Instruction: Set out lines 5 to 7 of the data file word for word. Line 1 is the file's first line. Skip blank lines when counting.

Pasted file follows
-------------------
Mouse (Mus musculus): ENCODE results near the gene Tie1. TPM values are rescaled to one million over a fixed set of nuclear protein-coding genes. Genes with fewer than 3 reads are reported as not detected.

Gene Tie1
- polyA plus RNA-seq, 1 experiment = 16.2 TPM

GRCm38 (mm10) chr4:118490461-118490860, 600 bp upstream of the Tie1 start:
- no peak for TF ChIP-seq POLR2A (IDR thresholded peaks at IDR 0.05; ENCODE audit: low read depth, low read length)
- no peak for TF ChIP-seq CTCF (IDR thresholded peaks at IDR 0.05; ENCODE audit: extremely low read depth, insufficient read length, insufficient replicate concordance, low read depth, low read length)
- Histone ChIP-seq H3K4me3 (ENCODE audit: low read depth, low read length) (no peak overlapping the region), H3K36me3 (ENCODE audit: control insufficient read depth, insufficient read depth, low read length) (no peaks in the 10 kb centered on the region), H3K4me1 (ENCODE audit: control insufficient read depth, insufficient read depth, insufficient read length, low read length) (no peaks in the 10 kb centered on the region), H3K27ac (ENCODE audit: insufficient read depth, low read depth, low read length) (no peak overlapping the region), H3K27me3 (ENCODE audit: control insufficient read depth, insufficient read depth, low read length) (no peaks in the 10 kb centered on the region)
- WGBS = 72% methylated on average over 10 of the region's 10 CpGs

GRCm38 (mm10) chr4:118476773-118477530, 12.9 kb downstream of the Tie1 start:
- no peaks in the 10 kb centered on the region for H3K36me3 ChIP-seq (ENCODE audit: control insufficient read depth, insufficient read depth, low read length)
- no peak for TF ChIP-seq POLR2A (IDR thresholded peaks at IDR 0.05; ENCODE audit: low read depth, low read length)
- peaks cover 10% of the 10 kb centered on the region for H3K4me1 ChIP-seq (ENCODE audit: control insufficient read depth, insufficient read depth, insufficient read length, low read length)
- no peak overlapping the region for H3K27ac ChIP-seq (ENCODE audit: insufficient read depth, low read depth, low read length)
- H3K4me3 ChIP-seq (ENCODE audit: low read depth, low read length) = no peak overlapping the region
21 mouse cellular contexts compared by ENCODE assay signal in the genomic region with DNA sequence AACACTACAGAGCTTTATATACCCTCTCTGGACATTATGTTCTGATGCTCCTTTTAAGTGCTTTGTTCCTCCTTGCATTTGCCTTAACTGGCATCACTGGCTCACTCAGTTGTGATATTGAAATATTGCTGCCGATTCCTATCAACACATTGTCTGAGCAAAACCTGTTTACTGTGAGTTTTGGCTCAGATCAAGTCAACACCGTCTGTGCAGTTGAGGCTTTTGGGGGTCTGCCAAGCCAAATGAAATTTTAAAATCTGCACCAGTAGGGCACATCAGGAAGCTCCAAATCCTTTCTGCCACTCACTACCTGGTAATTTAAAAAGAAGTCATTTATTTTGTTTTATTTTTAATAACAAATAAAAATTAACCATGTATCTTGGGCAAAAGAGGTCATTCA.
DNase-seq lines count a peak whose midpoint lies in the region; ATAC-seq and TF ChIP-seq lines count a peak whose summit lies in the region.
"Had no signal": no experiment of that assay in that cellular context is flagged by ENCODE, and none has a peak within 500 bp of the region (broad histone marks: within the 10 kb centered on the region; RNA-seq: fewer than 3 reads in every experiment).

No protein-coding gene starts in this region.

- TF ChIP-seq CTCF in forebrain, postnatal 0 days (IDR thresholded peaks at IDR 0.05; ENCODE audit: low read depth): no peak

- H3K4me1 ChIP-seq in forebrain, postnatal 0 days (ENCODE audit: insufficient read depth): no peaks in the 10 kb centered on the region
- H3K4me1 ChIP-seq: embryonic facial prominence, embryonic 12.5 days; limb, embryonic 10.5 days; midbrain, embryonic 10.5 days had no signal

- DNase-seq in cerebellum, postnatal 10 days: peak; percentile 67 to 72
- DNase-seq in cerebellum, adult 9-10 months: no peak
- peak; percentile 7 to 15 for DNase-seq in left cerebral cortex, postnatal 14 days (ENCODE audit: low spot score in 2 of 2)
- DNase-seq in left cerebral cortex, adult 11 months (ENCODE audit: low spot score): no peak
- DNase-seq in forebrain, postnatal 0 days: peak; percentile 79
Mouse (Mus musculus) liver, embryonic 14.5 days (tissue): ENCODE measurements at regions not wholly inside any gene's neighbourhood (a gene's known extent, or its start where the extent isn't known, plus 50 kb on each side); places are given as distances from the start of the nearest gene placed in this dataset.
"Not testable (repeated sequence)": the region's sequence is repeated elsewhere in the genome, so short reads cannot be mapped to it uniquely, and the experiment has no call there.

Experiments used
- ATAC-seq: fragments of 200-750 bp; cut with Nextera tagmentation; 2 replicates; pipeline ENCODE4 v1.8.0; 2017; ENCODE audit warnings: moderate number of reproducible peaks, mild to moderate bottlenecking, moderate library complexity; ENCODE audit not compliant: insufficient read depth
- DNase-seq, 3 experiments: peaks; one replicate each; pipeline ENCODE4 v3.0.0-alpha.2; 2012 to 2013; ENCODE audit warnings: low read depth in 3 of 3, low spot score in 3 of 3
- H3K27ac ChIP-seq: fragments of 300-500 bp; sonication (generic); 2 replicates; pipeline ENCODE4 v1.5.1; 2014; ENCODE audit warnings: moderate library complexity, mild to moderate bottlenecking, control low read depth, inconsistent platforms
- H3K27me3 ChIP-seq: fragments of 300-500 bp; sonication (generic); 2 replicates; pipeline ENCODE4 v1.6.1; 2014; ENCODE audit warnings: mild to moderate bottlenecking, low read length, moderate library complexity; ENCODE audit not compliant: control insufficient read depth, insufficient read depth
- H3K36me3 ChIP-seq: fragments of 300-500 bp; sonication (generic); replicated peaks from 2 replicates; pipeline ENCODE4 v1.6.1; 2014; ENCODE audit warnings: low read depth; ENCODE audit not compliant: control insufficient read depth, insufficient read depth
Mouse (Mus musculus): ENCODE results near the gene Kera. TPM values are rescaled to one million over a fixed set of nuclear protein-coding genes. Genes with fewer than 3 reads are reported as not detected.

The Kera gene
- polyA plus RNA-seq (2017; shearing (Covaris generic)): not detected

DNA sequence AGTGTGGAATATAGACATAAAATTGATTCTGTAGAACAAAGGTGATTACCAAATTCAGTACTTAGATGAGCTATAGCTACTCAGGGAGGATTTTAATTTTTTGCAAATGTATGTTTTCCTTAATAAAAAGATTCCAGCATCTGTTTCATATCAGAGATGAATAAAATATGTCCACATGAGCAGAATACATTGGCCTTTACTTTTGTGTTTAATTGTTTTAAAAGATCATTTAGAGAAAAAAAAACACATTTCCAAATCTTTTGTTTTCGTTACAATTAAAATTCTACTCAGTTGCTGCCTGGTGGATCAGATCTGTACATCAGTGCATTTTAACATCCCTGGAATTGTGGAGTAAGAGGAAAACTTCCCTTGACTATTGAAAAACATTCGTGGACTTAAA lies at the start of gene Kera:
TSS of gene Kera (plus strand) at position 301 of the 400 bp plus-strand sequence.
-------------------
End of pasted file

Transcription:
- no peak for TF ChIP-seq POLR2A (IDR thresholded peaks at IDR 0.05; ENCODE audit: low read depth, low read length)
- no peak for TF ChIP-seq CTCF (IDR thresholded peaks at IDR 0.05; ENCODE audit: extremely low read depth, insufficient read length, insufficient replicate concordance, low read depth, low read length)
- Histone ChIP-seq H3K4me3 (ENCODE audit: low read depth, low read length) (no peak overlapping the region), H3K36me3 (ENCODE audit: control insufficient read depth, insufficient read depth, low read length) (no peaks in the 10 kb centered on the region), H3K4me1 (ENCODE audit: control insufficient read depth, insufficient read depth, insufficient read length, low read length) (no peaks in the 10 kb centered on the region), H3K27ac (ENCODE audit: insufficient read depth, low read depth, low read length) (no peak overlapping the region), H3K27me3 (ENCODE audit: control insufficient read depth, insufficient read depth, low read length) (no peaks in the 10 kb centered on the region)